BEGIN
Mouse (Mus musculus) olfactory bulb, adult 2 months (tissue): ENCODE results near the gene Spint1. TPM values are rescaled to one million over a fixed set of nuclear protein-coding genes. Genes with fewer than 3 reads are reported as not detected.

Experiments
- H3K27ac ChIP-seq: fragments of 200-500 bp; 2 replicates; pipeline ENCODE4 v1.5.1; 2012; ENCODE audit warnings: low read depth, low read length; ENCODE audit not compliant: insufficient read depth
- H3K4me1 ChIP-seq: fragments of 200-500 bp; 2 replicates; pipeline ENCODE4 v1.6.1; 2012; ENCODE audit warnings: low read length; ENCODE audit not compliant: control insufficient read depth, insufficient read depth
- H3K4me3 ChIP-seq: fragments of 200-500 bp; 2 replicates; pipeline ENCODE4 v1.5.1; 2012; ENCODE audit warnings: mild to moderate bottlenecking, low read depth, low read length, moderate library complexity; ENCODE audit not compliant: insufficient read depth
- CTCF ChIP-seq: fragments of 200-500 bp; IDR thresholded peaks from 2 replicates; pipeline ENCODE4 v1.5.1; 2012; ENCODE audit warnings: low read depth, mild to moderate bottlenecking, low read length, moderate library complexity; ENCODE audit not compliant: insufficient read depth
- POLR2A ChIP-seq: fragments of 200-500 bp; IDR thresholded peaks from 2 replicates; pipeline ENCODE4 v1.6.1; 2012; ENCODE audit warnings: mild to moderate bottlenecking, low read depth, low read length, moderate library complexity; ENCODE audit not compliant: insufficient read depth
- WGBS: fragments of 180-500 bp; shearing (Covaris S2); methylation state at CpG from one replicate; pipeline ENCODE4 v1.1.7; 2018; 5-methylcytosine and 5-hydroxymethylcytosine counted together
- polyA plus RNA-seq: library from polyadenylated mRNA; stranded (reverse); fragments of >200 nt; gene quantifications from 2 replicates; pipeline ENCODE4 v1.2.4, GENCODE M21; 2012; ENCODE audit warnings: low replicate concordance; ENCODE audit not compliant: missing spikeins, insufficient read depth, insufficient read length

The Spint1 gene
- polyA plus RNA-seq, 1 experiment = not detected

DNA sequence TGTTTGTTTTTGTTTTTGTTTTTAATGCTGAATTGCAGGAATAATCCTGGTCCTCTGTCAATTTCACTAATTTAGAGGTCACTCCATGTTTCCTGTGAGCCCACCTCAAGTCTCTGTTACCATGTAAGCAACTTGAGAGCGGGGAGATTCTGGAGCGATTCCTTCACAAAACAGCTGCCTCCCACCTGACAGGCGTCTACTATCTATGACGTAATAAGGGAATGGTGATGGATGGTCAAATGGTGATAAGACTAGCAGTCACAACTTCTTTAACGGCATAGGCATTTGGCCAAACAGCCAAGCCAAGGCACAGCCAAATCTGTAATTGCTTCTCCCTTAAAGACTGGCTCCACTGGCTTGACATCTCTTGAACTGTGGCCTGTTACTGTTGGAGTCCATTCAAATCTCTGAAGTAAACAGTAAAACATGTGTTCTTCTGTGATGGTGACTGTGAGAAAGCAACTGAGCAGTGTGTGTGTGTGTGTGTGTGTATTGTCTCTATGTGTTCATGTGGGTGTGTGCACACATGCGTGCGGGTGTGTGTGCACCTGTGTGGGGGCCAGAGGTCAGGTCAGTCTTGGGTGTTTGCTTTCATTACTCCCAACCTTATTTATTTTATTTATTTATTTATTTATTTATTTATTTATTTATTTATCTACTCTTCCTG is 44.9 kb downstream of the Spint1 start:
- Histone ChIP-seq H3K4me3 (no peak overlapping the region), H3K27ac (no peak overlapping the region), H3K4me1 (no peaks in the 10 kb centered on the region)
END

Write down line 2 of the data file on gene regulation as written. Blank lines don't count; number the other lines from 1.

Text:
Experiments